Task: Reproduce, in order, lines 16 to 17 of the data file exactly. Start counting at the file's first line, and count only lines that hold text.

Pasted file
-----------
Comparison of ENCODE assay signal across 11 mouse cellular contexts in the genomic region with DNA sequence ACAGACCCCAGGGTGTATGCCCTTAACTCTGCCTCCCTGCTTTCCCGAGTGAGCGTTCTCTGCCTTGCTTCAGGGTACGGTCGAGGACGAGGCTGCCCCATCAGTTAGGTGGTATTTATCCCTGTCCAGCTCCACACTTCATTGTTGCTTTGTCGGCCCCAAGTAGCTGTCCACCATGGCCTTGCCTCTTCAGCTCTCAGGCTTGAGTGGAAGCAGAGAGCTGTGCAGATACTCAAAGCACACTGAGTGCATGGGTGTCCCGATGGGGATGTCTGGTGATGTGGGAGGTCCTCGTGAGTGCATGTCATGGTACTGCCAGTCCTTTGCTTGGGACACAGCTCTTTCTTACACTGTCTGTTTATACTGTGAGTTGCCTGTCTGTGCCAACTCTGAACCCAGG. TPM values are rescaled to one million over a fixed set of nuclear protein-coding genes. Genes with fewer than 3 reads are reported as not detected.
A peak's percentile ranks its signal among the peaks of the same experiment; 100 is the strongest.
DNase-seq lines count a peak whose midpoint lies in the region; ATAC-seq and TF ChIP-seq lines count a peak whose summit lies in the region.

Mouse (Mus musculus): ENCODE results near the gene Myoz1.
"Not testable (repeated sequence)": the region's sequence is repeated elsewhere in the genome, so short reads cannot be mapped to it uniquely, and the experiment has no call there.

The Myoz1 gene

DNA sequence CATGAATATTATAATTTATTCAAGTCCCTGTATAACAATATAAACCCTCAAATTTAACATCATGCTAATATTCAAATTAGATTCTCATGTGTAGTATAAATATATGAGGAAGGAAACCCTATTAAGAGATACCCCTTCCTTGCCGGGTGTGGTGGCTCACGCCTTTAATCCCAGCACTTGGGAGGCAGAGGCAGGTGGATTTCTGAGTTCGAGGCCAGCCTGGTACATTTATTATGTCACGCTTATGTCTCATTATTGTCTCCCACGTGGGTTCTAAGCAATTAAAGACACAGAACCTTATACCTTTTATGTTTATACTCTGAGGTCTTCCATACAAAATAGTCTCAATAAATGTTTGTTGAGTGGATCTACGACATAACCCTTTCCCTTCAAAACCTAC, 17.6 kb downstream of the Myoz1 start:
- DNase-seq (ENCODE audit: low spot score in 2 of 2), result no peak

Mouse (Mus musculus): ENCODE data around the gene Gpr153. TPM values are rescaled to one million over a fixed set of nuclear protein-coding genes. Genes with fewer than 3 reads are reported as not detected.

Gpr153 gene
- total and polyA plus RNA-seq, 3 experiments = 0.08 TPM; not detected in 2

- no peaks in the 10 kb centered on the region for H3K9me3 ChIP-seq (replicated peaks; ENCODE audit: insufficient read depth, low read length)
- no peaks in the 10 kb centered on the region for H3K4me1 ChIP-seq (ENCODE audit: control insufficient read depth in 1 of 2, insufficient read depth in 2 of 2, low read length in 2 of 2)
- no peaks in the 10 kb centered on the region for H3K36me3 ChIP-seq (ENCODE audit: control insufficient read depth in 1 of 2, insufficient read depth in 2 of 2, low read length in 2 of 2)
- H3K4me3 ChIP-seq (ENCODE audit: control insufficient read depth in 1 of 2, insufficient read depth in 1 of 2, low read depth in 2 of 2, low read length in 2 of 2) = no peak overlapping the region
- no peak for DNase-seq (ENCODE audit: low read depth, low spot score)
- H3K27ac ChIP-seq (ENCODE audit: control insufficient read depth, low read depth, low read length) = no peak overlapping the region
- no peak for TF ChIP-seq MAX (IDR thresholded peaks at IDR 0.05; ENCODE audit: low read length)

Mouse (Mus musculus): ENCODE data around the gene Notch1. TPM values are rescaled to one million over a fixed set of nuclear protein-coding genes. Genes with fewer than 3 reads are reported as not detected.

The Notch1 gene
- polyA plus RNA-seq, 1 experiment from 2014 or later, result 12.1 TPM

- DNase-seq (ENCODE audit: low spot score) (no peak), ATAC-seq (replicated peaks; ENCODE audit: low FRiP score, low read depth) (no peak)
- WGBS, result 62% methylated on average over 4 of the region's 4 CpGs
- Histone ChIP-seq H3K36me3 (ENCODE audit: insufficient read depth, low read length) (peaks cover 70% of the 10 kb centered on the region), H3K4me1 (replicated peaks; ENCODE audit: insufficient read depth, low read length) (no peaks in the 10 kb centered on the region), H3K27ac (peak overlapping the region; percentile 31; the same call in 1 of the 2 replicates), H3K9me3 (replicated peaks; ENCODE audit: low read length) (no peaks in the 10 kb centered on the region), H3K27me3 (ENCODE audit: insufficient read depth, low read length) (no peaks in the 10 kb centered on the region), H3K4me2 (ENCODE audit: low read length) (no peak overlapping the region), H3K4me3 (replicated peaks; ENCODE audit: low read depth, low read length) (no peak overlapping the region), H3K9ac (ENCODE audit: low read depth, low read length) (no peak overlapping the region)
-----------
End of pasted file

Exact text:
- no peak for DNase-seq (ENCODE audit: low read depth, low spot score)
- H3K27ac ChIP-seq (ENCODE audit: control insufficient read depth, low read depth, low read length) = no peak overlapping the region